Week 96 Genotypic and Phenotypic Results of the Fostemsavir Phase 3 BRIGHTE Study in Heavily Treatment-Experienced Adults Living with Multidrug-Resistant HIV-1

Margaret Gartland, Pedro Cahn, Edwin DeJesus, Ricardo Sobhie Diaz, Robert Grossberg, Michael Kozal, Princy Kumar, Jean Michel Molina, Fernando Mendo Urbina, Marcia Wang, Fangfang Du, Shiven Chabria, Andrew Clark, Louise Garside, Mark Krystal, Frank Mannino, Amy Pierce, Peter Ackerman, Max Lataillade

Research output: Contribution to journalArticlepeer-review

Abstract

In the phase 3 BRIGHTE study in heavily treatment-experienced adults with multidrug-resistant HIV-1, fostemsavir plus optimized background therapy (OBT) resulted in sustained rates of virologic suppression through 96 weeks. HIV-1 RNA ,40 copies/mL was achieved in 163/272 (60%) Randomized Cohort (RC) participants (with 1 or 2 remaining approved fully active antiretrovirals) and 37/99 (37%) Nonrandomized Cohort (NRC) participants (with 0 fully active antiretrovirals). Here we report genotypic and phenotypic analyses of HIV-1 samples from 63/272 (23%) RC participants and 49/99 (49%) NRC participants who met protocol-defined virologic failure (PDVF) criteria through Week 96. The incidence of PDVF was as expected in this difficult-to-treat patient population and, among RC participants, was comparable regardless of the presence of predefined gp120 amino acid substitutions that potentially influence phenotypic susceptibility to temsavir (S375H/I/M/N/T, M426L, M434I, M475I) or baseline temsavir 50% inhibitory concentration fold change (IC50 FC). The incidence of PDVF was lower among participants with higher overall susceptibility score to newly used antiretrovirals (OSS-new), indicating that OSS-new may be a preferred predictor of virologic outcome in heavily treatment-experienced individuals. Predefined gp120 substitutions, most commonly M426L or S375N, were emergent on treatment in 24/50 (48%) RC and 33/44 (75%) NRC participants with PDVF, with related increases in temsavir IC50 FC. In BRIGHTE, PDVF was not consistently associated with treatment-emergent genotypic or phenotypic changes in susceptibility to temsavir or to antiretrovirals in the initial OBT. Further research will be needed to identify which factors are most likely to contribute to virologic failure in this heavily treatment-experienced population.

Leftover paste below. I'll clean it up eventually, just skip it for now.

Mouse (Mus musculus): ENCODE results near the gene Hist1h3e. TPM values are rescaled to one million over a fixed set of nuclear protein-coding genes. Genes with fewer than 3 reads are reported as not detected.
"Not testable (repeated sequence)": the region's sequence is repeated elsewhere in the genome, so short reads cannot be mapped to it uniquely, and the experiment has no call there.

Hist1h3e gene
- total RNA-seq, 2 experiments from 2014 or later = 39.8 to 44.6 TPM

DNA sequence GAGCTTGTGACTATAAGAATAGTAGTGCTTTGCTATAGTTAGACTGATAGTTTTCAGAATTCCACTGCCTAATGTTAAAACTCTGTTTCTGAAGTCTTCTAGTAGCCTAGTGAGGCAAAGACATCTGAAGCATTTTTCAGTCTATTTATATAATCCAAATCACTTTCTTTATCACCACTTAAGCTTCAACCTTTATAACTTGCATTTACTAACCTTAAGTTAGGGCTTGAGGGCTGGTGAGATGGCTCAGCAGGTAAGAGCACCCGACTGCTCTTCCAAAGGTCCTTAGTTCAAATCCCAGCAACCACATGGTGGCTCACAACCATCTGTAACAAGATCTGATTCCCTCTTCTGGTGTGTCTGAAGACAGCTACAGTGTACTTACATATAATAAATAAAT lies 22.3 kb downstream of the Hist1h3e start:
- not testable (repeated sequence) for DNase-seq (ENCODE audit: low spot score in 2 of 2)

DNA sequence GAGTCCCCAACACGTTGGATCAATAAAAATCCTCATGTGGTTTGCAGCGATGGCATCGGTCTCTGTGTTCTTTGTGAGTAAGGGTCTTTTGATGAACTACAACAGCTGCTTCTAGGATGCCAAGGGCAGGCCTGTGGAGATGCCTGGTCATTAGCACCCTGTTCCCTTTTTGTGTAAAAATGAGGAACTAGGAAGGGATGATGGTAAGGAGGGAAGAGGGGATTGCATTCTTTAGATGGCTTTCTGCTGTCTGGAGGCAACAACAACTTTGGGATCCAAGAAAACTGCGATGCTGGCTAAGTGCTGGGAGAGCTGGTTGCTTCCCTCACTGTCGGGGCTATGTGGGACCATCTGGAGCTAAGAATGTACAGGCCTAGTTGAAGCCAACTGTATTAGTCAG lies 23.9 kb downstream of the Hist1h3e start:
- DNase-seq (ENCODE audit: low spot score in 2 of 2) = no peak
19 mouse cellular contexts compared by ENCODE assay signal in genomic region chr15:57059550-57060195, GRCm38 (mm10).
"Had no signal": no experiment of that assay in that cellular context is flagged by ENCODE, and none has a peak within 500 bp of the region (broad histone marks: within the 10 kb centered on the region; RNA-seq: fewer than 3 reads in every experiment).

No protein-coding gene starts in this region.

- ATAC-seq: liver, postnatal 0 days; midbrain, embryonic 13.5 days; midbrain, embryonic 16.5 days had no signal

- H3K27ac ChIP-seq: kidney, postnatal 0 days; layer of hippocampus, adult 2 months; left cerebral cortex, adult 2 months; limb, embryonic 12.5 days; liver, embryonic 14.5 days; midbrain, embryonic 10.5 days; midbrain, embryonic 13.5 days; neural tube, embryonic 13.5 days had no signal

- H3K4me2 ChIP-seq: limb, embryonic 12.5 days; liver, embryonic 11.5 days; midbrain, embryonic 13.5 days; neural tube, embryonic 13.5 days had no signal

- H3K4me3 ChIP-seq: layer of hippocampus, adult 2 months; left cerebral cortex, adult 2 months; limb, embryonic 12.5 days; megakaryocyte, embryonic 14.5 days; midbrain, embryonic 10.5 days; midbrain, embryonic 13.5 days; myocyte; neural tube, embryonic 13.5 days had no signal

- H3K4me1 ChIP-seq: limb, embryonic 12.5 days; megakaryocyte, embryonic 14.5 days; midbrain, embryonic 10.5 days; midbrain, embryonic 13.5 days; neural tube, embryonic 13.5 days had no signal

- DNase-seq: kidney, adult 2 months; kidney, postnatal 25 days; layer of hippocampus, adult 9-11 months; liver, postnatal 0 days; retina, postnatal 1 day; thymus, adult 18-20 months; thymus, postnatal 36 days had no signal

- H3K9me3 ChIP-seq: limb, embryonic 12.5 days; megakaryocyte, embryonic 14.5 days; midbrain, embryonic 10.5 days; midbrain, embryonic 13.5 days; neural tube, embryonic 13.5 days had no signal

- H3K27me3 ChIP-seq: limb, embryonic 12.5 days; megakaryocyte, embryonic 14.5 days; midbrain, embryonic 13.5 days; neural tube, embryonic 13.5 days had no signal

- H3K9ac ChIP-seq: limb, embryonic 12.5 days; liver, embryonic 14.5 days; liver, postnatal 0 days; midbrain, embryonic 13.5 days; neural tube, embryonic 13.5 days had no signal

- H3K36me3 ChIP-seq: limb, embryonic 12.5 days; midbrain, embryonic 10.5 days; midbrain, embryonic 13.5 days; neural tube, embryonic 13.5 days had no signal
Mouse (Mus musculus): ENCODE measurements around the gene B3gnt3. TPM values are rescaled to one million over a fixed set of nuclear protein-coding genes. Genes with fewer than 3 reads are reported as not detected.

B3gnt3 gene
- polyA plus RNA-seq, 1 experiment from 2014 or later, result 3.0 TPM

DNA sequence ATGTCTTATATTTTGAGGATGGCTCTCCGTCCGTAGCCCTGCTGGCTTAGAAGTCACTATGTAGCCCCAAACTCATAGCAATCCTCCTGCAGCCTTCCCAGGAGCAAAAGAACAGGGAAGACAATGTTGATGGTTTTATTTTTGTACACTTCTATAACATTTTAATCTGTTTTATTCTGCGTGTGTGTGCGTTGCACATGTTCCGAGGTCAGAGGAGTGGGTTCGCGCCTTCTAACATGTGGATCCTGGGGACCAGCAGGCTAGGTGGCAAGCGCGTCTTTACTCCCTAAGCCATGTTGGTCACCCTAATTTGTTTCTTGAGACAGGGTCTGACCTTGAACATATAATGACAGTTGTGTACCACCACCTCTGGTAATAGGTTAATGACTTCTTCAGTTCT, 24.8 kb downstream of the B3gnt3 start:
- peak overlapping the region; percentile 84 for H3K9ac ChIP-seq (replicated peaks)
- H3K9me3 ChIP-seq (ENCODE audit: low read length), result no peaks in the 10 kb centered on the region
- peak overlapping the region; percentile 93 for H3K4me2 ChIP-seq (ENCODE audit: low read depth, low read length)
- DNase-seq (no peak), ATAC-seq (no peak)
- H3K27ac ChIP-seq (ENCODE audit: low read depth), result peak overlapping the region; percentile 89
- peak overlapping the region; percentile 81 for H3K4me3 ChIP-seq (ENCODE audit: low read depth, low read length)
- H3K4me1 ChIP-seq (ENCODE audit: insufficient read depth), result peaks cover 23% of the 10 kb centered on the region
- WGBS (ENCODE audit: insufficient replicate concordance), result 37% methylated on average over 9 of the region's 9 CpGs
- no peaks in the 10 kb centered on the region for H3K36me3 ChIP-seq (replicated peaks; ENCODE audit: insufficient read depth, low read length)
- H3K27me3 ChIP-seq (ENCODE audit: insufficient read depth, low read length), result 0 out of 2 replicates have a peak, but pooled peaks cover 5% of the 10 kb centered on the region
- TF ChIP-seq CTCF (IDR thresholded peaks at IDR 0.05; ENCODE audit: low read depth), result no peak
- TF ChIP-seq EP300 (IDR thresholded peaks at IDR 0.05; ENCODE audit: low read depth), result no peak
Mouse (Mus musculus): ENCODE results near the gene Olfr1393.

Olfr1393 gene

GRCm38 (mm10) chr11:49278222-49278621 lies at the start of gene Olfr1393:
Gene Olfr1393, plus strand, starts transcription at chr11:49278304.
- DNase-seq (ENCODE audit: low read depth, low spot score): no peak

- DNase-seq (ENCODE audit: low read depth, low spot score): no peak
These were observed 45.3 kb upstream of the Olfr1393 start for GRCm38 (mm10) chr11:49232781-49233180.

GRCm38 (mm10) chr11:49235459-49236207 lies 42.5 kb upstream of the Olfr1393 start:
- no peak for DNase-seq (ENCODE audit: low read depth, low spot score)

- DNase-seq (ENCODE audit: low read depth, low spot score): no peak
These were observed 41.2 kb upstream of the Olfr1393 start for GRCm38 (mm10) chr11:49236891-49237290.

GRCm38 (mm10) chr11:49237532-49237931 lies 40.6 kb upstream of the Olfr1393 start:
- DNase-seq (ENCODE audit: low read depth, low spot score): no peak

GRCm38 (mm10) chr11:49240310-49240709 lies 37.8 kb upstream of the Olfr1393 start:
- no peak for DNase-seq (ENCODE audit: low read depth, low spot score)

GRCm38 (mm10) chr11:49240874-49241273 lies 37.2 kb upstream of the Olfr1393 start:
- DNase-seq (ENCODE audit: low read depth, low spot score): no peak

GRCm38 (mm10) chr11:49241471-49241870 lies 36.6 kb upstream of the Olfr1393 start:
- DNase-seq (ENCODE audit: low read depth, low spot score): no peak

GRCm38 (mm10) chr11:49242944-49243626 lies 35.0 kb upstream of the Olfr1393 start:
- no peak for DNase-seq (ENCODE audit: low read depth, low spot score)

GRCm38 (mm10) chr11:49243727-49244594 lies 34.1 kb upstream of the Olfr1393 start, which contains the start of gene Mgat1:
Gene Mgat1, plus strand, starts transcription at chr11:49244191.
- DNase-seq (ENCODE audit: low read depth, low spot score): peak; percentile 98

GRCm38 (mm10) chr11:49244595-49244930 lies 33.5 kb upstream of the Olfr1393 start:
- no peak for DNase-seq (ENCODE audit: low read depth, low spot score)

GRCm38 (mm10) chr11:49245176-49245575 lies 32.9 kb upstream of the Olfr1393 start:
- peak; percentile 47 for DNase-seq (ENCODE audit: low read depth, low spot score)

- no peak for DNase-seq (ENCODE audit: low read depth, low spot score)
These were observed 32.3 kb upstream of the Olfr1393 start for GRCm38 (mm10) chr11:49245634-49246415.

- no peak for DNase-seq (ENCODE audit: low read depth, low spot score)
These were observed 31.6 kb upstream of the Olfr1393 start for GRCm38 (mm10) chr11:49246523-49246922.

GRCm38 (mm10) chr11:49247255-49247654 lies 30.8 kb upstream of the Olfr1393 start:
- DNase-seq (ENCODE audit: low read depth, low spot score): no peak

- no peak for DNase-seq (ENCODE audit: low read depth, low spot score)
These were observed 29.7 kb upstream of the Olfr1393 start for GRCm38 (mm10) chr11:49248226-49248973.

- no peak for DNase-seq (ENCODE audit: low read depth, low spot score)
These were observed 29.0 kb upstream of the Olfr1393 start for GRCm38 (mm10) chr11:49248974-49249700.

Original languageEnglish (US)
JournalAntimicrobial agents and chemotherapy
Volume66
Issue number6
DOIs
StatePublished - Jun 2022

Keywords

  • antiretroviral agents
  • attachment inhibitor
  • fostemsavir
  • heavily treatment experienced
  • HIV-1
  • multiple antiretroviral drug resistance
  • optimized background therapy

ASJC Scopus subject areas

  • Pharmacology
  • Pharmacology (medical)
  • Infectious Diseases

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